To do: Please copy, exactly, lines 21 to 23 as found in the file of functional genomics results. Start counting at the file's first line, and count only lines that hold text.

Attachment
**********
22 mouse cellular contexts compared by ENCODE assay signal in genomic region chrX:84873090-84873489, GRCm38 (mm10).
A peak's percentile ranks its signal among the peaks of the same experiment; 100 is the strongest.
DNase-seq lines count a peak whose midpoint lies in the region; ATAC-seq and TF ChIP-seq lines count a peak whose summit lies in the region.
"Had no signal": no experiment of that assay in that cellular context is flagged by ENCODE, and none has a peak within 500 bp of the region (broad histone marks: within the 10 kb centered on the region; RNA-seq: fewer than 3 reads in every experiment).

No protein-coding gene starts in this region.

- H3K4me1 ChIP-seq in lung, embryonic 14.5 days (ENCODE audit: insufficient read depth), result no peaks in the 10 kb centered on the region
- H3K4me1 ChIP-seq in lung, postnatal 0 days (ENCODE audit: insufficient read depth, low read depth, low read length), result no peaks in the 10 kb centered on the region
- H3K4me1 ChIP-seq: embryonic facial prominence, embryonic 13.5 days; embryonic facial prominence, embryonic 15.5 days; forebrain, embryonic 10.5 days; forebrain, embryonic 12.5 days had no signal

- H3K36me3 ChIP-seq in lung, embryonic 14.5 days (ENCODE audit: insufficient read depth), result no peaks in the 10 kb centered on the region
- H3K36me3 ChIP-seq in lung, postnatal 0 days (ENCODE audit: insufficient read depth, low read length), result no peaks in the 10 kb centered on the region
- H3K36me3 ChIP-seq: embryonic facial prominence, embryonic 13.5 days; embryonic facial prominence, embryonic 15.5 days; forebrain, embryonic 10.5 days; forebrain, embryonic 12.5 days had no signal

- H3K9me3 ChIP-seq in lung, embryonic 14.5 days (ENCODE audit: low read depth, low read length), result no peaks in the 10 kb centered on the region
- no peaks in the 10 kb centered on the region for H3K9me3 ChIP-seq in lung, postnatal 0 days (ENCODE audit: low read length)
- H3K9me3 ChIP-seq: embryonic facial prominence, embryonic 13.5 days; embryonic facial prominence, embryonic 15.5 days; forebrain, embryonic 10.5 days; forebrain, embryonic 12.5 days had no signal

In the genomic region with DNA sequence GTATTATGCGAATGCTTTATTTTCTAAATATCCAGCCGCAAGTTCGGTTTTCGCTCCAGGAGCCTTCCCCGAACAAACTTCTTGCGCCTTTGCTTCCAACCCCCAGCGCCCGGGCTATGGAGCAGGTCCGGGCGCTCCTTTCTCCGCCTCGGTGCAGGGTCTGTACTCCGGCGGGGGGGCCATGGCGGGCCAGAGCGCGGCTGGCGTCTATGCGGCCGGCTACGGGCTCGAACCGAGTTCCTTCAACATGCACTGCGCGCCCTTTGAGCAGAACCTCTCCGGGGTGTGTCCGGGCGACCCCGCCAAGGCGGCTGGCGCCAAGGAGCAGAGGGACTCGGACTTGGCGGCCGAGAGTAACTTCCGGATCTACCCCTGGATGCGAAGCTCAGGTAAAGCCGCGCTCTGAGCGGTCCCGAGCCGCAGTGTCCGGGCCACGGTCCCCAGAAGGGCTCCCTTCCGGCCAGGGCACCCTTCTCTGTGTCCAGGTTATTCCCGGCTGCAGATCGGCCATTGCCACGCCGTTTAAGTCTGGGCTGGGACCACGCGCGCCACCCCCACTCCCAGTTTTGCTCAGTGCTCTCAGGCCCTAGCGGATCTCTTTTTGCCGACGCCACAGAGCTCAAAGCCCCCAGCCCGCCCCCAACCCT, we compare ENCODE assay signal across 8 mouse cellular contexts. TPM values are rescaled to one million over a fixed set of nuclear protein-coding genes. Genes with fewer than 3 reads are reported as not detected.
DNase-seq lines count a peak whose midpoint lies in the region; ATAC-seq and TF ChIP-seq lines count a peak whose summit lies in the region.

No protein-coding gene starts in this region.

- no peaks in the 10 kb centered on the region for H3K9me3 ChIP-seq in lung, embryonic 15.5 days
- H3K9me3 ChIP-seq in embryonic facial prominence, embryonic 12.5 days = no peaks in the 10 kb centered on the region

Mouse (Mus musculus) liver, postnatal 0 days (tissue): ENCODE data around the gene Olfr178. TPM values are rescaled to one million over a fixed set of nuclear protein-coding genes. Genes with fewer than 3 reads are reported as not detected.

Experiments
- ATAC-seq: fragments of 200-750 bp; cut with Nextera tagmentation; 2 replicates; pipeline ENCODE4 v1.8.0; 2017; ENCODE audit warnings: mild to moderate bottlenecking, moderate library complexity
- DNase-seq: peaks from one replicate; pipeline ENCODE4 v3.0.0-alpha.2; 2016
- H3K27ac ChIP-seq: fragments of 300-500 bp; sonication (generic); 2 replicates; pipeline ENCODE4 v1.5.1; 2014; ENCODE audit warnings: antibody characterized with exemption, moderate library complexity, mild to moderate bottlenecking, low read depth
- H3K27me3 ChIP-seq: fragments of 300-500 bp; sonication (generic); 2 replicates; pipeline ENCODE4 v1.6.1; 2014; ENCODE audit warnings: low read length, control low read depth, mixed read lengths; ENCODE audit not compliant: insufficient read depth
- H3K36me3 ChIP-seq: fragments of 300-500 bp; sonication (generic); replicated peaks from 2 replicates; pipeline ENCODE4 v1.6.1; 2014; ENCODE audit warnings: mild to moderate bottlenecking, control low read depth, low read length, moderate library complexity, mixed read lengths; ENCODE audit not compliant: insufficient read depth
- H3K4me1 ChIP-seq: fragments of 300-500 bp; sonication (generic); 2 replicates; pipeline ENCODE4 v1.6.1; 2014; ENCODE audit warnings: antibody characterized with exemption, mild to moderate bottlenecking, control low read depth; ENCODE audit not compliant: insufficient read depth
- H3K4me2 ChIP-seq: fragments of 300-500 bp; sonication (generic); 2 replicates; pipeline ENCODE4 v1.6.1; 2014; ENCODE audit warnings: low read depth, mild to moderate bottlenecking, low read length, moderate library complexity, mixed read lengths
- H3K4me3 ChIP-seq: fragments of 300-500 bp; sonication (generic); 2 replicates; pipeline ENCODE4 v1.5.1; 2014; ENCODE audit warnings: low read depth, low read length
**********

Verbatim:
Experiments
- ATAC-seq: fragments of 200-750 bp; cut with Nextera tagmentation; 2 replicates; pipeline ENCODE4 v1.8.0; 2017; ENCODE audit warnings: mild to moderate bottlenecking, moderate library complexity
- DNase-seq: peaks from one replicate; pipeline ENCODE4 v3.0.0-alpha.2; 2016